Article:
Here are some sentences that show various opportunities for dash usage. There are some minor issues with tone in the first two, and with clarity in the second. See if you can spot them.

  1. As an experienced marriage counselor, I can attest to a single fact: Han (not Luke) was a good match for Leia.
  2. Sales are up 40% from last month, but here’s the really good news: Profits are up 200%.
  3. She took the locket, her father’s gift, which she treasured, and inspected it.


Below are the edits with dashes. The first edit highlights the contrasting thought and slightly changes the timing of the joke:

  1. As an experienced marriage counselor, I can attest to a single fact: Han — not Luke — was a good match for Leia.


The second tweak adds a dramatic delay and a casual feel at the end of the sentence:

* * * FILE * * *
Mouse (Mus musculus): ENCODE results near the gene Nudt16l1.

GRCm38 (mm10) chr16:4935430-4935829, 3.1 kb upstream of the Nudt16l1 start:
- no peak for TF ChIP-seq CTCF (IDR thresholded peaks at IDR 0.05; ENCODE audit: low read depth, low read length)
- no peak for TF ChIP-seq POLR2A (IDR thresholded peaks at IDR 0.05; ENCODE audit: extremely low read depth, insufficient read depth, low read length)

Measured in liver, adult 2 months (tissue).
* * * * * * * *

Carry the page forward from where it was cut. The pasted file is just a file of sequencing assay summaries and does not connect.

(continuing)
2. Sales are up 40% from last month, but here’s the really good news — profits are up 200%.


The third example is clearer now that the description of the watch is set off with a different type of punctuation:

      3. She took the locket — her father’s gift, which she treasured — and inspected it.


Replacing Words

Some people use dashes to replace omitted words, especially when attempting to preserve the integrity of quotes or transcribed language. Replace your censored, unintelligible or otherwise unspeakable content with two or three em dashes.

  • Police reported that Mr. B——, the scrivener, preferred not to leave work.
  • Charlie said, “It’s been ages since I’ve eaten this many french-fried po———s.”
  • On the bathroom door remained a single mysterious glyph, scratched and weathered beyond legibility: “WOM——N.”


How To Use the En Dash

In the competition of em vs. en dash, old shorty has the short end of the stick in terms of both physical length and usage. The en dash’s proper uses are more limited than the em dash — when it’s even allowed.


The en dash links ranges of numbers. It also can be used to show connections between two terms.